Mechanism of Intermetallic Compound Formation-Shenzhen Fitech
Mechanism of Intermetallic Compound Formation
Intermetallic compounds are a class of substances formed by chemical bonding of metallic elements in specific atomic proportions.
In order to obtain a good welding result, a metallurgical reaction must take place between the solder component and the base metal component that creates a strong bond, i.e., an appropriate alloy layer (intermetallic compound, or IMC) at the interface. Therefore, in the welded joint interface, the formation of IMC or the formation of good or bad quality, the mechanical, chemical, electrical and other properties of the welded joint has a critical impact.
Solder joints serve two key purposes when joining two materials: good electrical conductivity and long-lasting mechanical joint strength.
Sn-Pb solder, for example, when the two are connected to the base metal are Cu, to achieve a durable and strong mechanical connection, it must be heated to the solder joint temperature above the melting point of the solder more than 15 ° C, the time for 2 ~ 15 s. At this time, the solder may be in the pad and components between the formation of pins between the pins of a new chemical substance, and to achieve a durable and firmly connected to the two purposes.
Obviously the formation process of intermetallic compounds is closely related to temperature and time, especially by the temperature is more obvious. Figure 1 depicts the intermetallic compounds within the welded joint in the generation process, under the action of different temperatures, the intermetallic compounds generated thickness and its impact on the strength of the welded joint.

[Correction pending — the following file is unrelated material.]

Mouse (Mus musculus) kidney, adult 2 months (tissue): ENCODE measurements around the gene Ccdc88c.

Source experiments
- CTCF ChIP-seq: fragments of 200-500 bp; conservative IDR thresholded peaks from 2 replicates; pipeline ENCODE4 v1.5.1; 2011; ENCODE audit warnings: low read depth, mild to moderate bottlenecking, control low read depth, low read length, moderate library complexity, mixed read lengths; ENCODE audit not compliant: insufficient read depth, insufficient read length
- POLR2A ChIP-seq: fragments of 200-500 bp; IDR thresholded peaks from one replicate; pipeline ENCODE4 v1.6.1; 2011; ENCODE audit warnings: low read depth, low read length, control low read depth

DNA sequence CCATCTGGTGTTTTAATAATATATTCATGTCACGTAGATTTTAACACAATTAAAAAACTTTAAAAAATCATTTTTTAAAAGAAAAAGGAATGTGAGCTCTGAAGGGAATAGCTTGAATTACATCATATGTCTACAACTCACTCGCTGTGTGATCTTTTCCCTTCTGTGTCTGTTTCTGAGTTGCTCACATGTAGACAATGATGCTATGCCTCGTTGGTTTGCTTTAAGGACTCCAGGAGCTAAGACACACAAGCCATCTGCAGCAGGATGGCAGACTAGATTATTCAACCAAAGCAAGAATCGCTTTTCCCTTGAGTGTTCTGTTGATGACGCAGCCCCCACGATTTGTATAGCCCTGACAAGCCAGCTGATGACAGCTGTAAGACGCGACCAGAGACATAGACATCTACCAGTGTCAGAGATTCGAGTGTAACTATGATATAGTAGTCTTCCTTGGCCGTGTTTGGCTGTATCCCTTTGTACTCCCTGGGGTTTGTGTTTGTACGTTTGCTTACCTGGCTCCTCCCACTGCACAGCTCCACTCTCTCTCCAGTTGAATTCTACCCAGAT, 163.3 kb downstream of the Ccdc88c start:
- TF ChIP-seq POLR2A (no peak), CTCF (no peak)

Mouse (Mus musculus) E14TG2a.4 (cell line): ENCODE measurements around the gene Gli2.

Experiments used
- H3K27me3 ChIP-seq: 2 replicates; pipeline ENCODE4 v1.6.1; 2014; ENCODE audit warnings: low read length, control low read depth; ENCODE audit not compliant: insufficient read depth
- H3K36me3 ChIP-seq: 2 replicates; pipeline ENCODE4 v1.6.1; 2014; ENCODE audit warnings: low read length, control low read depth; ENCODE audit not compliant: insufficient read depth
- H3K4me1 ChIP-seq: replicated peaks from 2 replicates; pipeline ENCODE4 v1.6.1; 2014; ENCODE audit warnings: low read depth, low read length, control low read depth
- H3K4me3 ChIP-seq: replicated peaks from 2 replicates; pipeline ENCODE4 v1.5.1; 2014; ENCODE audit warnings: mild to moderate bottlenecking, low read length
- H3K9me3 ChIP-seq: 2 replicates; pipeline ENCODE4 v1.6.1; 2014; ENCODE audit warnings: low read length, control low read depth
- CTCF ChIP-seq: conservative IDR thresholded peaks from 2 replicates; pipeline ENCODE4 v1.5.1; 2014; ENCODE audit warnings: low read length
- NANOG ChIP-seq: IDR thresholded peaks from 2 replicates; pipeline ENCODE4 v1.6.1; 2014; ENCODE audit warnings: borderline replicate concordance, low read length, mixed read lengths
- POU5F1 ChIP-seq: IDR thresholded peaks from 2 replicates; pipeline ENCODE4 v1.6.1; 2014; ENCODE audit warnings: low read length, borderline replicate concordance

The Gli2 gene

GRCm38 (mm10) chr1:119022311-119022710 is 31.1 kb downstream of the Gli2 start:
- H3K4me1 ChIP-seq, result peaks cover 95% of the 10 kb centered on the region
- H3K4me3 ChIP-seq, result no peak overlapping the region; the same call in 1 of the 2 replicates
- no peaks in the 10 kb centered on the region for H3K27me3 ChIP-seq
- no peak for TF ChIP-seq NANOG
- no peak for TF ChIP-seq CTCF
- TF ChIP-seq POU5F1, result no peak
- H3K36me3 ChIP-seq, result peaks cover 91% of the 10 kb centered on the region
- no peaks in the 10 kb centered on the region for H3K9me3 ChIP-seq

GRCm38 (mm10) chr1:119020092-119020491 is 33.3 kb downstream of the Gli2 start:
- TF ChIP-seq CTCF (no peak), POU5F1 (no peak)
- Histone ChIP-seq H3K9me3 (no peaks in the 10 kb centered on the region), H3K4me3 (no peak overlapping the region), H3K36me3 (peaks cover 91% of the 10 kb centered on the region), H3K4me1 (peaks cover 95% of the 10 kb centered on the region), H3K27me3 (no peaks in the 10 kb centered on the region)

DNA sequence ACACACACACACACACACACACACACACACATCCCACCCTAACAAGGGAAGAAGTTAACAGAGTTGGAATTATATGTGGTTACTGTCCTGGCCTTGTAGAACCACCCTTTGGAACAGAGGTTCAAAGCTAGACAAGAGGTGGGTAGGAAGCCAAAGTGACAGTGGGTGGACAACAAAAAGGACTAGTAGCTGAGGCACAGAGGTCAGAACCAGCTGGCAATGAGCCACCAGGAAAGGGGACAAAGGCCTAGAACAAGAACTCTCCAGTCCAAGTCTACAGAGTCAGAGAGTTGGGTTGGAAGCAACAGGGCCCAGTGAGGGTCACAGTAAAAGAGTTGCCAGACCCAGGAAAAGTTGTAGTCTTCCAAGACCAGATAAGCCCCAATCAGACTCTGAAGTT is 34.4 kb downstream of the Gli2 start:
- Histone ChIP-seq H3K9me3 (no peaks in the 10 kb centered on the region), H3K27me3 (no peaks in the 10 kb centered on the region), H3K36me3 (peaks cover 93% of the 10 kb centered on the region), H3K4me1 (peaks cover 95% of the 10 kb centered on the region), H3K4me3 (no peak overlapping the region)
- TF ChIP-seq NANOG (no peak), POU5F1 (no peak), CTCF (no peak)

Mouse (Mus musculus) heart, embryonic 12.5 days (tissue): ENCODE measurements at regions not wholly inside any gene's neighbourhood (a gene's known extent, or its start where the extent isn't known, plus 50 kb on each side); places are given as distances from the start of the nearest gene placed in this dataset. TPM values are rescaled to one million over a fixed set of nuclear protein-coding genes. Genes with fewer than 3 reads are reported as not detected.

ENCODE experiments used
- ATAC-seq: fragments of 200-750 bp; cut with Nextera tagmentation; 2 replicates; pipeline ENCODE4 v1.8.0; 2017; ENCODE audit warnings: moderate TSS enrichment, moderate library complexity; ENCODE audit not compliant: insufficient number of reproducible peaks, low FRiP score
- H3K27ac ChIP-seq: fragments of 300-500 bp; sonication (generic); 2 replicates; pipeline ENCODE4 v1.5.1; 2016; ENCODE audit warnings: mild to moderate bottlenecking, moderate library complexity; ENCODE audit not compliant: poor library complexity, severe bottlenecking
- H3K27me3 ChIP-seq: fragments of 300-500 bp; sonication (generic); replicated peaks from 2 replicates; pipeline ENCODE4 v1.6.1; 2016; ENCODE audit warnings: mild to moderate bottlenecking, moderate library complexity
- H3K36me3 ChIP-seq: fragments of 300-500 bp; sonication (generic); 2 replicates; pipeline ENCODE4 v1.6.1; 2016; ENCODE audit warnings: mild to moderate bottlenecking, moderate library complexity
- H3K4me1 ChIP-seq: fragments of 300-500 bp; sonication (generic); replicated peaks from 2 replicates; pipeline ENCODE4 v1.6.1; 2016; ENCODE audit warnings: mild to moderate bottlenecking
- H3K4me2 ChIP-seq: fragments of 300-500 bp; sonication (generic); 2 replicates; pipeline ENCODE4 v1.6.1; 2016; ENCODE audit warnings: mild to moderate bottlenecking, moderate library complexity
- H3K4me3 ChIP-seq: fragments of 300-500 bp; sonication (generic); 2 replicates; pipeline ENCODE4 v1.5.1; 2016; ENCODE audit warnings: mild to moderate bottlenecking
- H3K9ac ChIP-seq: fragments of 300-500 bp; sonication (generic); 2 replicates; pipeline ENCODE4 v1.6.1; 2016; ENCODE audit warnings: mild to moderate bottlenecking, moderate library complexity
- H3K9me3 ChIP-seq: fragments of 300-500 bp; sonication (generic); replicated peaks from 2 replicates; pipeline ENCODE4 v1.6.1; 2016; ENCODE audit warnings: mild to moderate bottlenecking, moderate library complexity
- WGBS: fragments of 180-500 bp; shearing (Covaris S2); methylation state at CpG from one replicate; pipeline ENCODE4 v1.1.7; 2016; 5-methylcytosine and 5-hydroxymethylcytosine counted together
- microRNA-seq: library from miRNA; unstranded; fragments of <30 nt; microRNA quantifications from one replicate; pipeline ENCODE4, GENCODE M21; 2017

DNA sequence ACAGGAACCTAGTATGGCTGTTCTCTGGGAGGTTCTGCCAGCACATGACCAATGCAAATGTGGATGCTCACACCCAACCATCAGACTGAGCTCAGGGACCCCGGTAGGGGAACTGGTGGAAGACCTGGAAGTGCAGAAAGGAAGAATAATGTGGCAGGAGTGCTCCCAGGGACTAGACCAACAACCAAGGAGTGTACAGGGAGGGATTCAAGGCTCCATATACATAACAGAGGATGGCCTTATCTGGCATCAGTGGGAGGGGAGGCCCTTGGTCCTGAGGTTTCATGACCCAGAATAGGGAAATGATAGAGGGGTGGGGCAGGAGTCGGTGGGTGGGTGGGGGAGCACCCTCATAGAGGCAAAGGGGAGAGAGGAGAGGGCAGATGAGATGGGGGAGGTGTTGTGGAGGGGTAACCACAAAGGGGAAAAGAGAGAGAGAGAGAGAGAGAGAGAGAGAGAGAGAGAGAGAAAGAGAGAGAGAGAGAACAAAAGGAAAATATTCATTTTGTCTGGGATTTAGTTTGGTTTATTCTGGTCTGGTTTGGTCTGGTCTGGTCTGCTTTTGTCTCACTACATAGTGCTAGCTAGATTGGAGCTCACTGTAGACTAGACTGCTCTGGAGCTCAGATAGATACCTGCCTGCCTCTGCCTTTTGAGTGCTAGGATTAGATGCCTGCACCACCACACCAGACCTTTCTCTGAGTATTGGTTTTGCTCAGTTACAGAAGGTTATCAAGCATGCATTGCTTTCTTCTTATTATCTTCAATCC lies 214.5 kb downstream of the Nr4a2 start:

Figure 1. Metallurgical reactions at different temperature bands during the welding process
The internal structure of the solder joint at this time is shown in the figure. The intermetallic compound layer (IMC), seen under the electron microscope, consists of two substances, Cu3Sn and Cu6Sn5, as shown in Fig. 2.
Figure 2.Composition of intermetallic compounds
The formation mechanism and morphology of Cu3Sn and Cu6Sn5 vary during the soldering process. Generally speaking, Cu6Sn5 is located on the solder side, thicker, and scalloped to grow into the liquid solder, resulting in a rough morphology at the boundary between IMC and solder; while Cu3Sn is located between the copper substrate and Cu6Sn5, thinner, and in the form of a smooth thin layer. This is because at the solid-solid interface (i.e., between the copper substrate and the solid solder), tin atoms diffuse faster to the copper substrate than to the copper atoms to the solder, resulting in the formation of tin-rich Cu6Sn5 phase first; while at the solid-liquid interface (i.e., between the copper substrate and the liquid solder), tin atoms diffuse slower to the copper substrate than to the copper atoms to the solder. At the solid-liquid interface (i.e. between the copper substrate and the liquid solder), the diffusion of tin atoms into the copper substrate is slower than the diffusion of copper atoms into the solder, resulting in the formation of the copper-rich Cu3Sn phase.
Intermetallic compounds have an important influence on the reliability of the solder interface. On the one hand, intermetallic compounds can improve the bonding strength and corrosion resistance of the interface; on the other hand, intermetallic compounds also increase the brittleness and stress concentration of the interface, and grow, transform or crack with changes in time, temperature, pressure and other factors. Therefore, when designing and fabricating lead-free tin-based soldering systems, it is necessary to consider the characteristics of intermetallic compounds such as their generation, distribution, morphology, thickness, composition, etc., and to take appropriate measures to control their quantity and quality.